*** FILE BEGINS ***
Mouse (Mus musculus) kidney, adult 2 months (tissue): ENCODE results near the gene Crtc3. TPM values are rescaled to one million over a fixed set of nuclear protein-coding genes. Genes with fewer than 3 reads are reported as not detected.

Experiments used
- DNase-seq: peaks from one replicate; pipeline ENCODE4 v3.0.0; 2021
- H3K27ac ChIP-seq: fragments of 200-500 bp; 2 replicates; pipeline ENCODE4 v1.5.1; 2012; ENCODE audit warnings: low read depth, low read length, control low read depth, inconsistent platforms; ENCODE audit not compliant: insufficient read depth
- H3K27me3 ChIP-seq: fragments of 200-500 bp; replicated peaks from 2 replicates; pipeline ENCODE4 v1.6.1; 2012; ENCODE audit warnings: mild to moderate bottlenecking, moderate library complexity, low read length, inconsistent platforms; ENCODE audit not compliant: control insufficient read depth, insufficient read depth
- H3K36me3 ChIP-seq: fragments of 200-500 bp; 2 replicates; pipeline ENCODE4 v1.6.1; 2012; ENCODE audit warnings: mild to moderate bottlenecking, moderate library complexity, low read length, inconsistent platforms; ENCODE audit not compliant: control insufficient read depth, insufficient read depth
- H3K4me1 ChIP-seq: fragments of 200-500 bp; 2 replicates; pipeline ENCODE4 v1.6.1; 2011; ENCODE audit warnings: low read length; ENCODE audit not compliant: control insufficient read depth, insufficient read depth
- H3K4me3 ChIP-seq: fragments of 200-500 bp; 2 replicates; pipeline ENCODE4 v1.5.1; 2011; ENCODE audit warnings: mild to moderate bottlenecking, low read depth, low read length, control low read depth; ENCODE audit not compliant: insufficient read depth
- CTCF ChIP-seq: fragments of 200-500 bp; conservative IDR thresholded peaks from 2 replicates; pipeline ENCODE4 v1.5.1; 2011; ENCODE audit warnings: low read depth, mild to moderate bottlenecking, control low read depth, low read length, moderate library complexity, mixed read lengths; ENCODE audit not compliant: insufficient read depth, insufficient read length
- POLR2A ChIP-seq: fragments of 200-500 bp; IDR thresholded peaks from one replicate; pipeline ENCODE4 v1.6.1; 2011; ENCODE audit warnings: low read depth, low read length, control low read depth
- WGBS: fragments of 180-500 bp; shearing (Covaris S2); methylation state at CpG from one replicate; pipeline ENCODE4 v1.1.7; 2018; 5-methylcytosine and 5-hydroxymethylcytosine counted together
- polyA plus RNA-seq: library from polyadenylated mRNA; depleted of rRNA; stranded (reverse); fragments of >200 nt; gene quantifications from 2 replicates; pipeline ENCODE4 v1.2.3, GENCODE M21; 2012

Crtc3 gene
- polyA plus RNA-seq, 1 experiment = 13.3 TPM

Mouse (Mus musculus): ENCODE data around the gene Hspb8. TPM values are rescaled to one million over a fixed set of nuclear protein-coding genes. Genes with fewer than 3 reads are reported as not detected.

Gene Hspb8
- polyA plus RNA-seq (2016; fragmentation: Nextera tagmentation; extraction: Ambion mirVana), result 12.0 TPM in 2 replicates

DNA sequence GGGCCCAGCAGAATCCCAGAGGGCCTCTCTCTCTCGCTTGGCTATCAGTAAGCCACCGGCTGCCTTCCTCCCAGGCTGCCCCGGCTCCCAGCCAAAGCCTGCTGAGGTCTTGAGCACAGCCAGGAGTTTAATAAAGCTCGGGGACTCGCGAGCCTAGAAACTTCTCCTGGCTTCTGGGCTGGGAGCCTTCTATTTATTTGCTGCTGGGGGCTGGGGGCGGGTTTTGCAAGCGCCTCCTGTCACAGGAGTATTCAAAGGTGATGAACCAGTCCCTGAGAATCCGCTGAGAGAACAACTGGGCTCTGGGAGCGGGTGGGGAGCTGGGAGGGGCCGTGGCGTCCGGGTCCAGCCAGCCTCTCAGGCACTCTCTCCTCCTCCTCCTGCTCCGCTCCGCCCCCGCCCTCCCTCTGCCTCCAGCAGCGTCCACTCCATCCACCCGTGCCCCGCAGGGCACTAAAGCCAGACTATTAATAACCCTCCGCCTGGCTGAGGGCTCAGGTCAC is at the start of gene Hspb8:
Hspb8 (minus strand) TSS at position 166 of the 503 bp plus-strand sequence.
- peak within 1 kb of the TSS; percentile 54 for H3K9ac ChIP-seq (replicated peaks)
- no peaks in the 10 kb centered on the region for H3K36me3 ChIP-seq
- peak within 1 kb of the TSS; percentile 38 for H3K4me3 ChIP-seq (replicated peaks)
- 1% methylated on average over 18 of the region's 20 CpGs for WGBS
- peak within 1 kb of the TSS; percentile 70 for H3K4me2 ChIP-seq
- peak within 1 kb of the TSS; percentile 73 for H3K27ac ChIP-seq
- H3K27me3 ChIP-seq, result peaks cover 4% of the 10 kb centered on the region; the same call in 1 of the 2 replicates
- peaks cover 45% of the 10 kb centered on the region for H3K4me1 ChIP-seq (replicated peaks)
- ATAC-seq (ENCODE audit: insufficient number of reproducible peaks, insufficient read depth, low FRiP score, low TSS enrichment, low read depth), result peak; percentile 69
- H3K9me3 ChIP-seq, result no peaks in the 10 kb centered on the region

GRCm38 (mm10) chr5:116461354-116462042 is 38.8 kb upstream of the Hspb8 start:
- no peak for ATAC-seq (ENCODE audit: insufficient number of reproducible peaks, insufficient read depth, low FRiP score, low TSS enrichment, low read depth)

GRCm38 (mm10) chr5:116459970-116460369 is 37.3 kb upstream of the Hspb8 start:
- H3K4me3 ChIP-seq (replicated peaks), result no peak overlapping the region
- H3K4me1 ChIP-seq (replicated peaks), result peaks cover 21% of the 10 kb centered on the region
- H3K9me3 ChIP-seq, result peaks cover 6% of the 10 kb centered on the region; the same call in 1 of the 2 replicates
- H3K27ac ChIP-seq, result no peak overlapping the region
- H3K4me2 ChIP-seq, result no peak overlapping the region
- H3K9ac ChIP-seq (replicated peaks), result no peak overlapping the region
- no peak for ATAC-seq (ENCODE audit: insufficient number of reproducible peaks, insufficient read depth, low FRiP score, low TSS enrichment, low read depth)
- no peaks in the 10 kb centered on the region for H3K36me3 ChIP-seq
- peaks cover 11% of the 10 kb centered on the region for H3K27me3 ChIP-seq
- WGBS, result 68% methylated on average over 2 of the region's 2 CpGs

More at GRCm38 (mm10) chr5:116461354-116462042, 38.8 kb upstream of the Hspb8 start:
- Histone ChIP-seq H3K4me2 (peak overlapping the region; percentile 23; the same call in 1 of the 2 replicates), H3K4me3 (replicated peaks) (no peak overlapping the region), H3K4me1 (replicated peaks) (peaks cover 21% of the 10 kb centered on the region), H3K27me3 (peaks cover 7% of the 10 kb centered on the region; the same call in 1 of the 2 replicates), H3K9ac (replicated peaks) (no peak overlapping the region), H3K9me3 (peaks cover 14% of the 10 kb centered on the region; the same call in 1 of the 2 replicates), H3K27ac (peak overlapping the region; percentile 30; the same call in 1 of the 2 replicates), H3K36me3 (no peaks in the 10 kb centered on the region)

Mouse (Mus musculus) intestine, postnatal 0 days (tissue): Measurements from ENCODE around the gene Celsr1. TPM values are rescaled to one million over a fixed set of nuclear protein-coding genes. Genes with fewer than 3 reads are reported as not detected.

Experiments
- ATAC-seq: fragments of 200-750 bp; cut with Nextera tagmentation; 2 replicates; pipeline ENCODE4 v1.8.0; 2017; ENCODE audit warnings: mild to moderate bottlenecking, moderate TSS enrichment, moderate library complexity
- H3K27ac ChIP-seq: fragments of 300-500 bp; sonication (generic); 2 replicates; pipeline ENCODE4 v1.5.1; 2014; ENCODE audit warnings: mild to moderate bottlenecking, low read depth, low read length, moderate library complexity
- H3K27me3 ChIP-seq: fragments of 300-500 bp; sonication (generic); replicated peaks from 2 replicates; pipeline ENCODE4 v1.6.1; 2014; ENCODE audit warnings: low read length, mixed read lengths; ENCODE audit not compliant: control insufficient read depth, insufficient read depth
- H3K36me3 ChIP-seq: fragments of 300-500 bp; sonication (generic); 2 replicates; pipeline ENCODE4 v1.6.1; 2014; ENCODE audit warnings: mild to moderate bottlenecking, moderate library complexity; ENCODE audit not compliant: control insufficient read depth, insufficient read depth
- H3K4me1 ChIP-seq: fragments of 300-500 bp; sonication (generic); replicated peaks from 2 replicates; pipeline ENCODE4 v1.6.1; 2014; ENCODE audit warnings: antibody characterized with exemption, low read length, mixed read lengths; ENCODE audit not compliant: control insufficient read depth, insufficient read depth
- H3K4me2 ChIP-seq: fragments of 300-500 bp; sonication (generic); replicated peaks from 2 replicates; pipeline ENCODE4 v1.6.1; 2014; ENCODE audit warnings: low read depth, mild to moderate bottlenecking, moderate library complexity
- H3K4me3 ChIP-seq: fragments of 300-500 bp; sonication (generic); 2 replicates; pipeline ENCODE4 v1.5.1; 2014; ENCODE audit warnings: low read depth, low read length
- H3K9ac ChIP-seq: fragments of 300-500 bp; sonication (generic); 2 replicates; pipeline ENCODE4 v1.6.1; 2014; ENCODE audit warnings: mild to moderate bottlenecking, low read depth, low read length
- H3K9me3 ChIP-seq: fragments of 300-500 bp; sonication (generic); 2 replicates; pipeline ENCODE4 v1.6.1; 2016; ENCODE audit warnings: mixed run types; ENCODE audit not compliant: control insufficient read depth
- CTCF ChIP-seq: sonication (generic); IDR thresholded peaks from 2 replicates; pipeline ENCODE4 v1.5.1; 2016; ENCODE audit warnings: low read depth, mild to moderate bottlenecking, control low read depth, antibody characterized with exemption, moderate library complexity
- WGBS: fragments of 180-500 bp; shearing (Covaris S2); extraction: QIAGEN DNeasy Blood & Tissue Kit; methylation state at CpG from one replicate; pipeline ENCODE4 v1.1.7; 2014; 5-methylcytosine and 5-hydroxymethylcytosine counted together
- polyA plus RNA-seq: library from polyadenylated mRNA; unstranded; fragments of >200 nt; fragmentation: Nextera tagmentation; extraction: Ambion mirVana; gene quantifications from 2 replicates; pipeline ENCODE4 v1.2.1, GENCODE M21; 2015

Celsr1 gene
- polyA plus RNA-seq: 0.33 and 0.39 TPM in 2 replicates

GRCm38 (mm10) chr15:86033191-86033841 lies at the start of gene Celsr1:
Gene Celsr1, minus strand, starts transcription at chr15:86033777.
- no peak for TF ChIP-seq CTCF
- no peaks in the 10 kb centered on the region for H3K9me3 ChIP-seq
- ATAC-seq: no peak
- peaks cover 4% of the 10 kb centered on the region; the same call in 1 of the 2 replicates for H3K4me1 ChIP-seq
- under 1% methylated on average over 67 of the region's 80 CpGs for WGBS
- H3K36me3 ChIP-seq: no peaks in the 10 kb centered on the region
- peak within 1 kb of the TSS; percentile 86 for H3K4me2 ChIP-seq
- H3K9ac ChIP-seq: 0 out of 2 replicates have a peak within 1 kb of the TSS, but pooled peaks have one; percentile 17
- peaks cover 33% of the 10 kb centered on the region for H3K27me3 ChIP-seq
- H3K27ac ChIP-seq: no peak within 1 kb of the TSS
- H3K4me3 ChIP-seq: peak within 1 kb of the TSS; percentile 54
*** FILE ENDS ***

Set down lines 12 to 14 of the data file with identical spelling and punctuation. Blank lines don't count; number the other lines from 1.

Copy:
- polyA plus RNA-seq: library from polyadenylated mRNA; depleted of rRNA; stranded (reverse); fragments of >200 nt; gene quantifications from 2 replicates; pipeline ENCODE4 v1.2.3, GENCODE M21; 2012

Crtc3 gene
- polyA plus RNA-seq, 1 experiment = 13.3 TPM